Rates for home loans sank to their lowest level of the year this week as inflation remained stubbornly low and fears about a possible government shutdown mounted, mortgage provider Freddie Mac said Thursday. Photo provided by Luke Sharrett/Bloomberg via Getty Images.
The 30-year fixed-rate mortgage averaged 3.86% during the August 24 week, down three basis points to a nine-month low. The 15-year fixed-rate mortgage averaged 3.16%, unchanged during the week. The 5-year Treasury-indexed adjustable-rate mortgage averaged 3.17%, up one basis point.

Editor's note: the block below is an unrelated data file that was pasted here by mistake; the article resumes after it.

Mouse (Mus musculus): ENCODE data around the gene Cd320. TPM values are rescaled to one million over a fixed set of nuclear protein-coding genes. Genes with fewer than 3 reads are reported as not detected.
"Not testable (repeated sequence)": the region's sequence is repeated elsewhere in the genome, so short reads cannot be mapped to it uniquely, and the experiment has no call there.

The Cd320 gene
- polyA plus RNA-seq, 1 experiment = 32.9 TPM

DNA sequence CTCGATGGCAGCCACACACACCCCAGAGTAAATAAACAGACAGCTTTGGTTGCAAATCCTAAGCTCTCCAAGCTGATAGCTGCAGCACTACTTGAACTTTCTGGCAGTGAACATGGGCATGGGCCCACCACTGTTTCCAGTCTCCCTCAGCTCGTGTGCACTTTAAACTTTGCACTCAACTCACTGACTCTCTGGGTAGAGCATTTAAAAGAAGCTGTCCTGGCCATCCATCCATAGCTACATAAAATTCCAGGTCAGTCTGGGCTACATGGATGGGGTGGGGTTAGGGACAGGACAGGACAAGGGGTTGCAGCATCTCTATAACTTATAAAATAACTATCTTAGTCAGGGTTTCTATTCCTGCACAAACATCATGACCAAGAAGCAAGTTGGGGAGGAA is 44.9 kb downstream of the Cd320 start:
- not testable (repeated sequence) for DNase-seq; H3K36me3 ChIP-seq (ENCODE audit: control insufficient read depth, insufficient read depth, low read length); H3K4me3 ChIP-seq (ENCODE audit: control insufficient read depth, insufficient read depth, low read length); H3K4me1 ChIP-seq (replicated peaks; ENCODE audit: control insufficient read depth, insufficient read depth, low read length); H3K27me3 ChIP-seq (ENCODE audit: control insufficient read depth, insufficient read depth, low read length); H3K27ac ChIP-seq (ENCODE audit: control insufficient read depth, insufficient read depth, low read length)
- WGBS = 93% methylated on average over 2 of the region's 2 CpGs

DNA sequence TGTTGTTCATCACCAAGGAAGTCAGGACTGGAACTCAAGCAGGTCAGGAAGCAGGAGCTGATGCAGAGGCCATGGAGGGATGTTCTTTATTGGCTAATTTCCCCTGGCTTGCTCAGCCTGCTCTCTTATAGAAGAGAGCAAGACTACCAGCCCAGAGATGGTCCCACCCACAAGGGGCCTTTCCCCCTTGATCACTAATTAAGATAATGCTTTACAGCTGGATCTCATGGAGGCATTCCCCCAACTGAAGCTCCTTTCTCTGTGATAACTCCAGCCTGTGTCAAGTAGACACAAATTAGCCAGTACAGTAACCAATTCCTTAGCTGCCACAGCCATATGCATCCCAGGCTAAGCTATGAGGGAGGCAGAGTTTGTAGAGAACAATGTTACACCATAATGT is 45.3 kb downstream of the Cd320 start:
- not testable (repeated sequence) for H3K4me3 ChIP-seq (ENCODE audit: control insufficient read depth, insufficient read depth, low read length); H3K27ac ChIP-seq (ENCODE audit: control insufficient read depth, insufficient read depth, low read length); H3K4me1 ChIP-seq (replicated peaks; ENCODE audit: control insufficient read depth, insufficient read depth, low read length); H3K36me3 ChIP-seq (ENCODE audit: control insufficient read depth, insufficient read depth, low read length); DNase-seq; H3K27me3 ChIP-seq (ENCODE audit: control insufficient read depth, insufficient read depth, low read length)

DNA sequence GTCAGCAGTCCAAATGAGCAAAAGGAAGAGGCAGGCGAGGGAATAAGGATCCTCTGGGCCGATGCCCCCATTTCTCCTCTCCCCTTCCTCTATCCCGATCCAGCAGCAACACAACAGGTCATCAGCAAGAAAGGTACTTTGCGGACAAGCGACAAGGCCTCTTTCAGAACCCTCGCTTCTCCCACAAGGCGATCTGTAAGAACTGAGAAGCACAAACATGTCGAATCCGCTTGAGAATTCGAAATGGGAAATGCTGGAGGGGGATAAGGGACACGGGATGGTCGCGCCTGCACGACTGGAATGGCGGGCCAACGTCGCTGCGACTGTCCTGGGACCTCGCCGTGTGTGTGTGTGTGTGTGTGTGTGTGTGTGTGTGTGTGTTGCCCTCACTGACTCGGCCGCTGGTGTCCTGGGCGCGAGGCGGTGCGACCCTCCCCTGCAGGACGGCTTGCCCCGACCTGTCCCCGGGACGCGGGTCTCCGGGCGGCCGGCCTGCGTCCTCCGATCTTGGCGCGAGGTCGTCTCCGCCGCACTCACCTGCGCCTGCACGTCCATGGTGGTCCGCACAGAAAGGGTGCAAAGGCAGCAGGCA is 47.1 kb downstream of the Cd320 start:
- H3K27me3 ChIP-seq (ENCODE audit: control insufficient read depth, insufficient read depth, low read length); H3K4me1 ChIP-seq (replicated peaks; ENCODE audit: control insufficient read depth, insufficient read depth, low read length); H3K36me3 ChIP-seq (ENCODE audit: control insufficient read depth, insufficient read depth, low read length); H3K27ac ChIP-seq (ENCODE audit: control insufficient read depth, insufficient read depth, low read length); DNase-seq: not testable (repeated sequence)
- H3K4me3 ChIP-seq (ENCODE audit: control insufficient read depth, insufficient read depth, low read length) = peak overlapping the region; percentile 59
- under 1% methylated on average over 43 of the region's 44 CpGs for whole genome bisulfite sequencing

Those rates don’t include fees associated with obtaining mortgage loans.
The 30-year fixed-rate mortgage followed the path of the 10-year Treasury yield, which sank six basis points during the week, moving opposite of its price. The benchmark note’s yield recorded its biggest single-day selloff in over a month on Wednesday after President Donald Trump threatened to shut down the government if his Mexican wall isn’t funded.
Demand for government bonds has remained strong as political uncertainty jangles investors’ nerves and as inflation continues to elude central banks around the world.
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